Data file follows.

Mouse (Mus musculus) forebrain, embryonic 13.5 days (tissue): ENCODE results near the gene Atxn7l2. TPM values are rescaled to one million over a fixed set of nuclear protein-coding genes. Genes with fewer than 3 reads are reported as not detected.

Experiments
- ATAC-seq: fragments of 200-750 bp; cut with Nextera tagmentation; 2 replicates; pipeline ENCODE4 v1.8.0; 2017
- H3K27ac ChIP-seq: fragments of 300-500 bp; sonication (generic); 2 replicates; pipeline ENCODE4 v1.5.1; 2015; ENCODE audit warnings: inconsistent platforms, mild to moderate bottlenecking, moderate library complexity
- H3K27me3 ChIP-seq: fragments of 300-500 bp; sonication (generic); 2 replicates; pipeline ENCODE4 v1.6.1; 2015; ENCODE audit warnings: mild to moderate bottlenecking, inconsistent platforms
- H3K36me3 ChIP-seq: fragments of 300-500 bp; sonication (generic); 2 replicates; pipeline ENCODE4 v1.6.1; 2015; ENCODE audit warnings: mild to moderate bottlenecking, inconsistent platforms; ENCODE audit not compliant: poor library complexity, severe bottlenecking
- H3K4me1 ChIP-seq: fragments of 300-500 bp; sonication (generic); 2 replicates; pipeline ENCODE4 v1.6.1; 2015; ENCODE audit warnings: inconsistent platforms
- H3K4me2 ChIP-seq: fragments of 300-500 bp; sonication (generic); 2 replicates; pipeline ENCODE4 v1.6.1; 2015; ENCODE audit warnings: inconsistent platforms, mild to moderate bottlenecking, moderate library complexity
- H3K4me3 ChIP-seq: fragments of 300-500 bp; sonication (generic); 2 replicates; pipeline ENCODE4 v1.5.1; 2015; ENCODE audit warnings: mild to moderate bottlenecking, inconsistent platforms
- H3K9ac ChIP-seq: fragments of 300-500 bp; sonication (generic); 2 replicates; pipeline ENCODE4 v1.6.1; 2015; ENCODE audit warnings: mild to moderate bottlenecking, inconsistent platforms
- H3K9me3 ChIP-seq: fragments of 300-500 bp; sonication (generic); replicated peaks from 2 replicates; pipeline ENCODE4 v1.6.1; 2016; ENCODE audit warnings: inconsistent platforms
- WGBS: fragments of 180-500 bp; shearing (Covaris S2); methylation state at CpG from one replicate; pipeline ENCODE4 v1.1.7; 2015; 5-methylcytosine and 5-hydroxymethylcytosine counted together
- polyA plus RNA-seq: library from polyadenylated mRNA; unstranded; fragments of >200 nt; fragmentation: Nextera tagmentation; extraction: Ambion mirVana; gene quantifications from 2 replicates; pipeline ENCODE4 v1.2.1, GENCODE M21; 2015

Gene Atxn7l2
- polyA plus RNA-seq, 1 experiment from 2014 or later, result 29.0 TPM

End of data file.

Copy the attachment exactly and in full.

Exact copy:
Mouse (Mus musculus) forebrain, embryonic 13.5 days (tissue): ENCODE results near the gene Atxn7l2. TPM values are rescaled to one million over a fixed set of nuclear protein-coding genes. Genes with fewer than 3 reads are reported as not detected.

Experiments
- ATAC-seq: fragments of 200-750 bp; cut with Nextera tagmentation; 2 replicates; pipeline ENCODE4 v1.8.0; 2017
- H3K27ac ChIP-seq: fragments of 300-500 bp; sonication (generic); 2 replicates; pipeline ENCODE4 v1.5.1; 2015; ENCODE audit warnings: inconsistent platforms, mild to moderate bottlenecking, moderate library complexity
- H3K27me3 ChIP-seq: fragments of 300-500 bp; sonication (generic); 2 replicates; pipeline ENCODE4 v1.6.1; 2015; ENCODE audit warnings: mild to moderate bottlenecking, inconsistent platforms
- H3K36me3 ChIP-seq: fragments of 300-500 bp; sonication (generic); 2 replicates; pipeline ENCODE4 v1.6.1; 2015; ENCODE audit warnings: mild to moderate bottlenecking, inconsistent platforms; ENCODE audit not compliant: poor library complexity, severe bottlenecking
- H3K4me1 ChIP-seq: fragments of 300-500 bp; sonication (generic); 2 replicates; pipeline ENCODE4 v1.6.1; 2015; ENCODE audit warnings: inconsistent platforms
- H3K4me2 ChIP-seq: fragments of 300-500 bp; sonication (generic); 2 replicates; pipeline ENCODE4 v1.6.1; 2015; ENCODE audit warnings: inconsistent platforms, mild to moderate bottlenecking, moderate library complexity
- H3K4me3 ChIP-seq: fragments of 300-500 bp; sonication (generic); 2 replicates; pipeline ENCODE4 v1.5.1; 2015; ENCODE audit warnings: mild to moderate bottlenecking, inconsistent platforms
- H3K9ac ChIP-seq: fragments of 300-500 bp; sonication (generic); 2 replicates; pipeline ENCODE4 v1.6.1; 2015; ENCODE audit warnings: mild to moderate bottlenecking, inconsistent platforms
- H3K9me3 ChIP-seq: fragments of 300-500 bp; sonication (generic); replicated peaks from 2 replicates; pipeline ENCODE4 v1.6.1; 2016; ENCODE audit warnings: inconsistent platforms
- WGBS: fragments of 180-500 bp; shearing (Covaris S2); methylation state at CpG from one replicate; pipeline ENCODE4 v1.1.7; 2015; 5-methylcytosine and 5-hydroxymethylcytosine counted together
- polyA plus RNA-seq: library from polyadenylated mRNA; unstranded; fragments of >200 nt; fragmentation: Nextera tagmentation; extraction: Ambion mirVana; gene quantifications from 2 replicates; pipeline ENCODE4 v1.2.1, GENCODE M21; 2015

Gene Atxn7l2
- polyA plus RNA-seq, 1 experiment from 2014 or later, result 29.0 TPM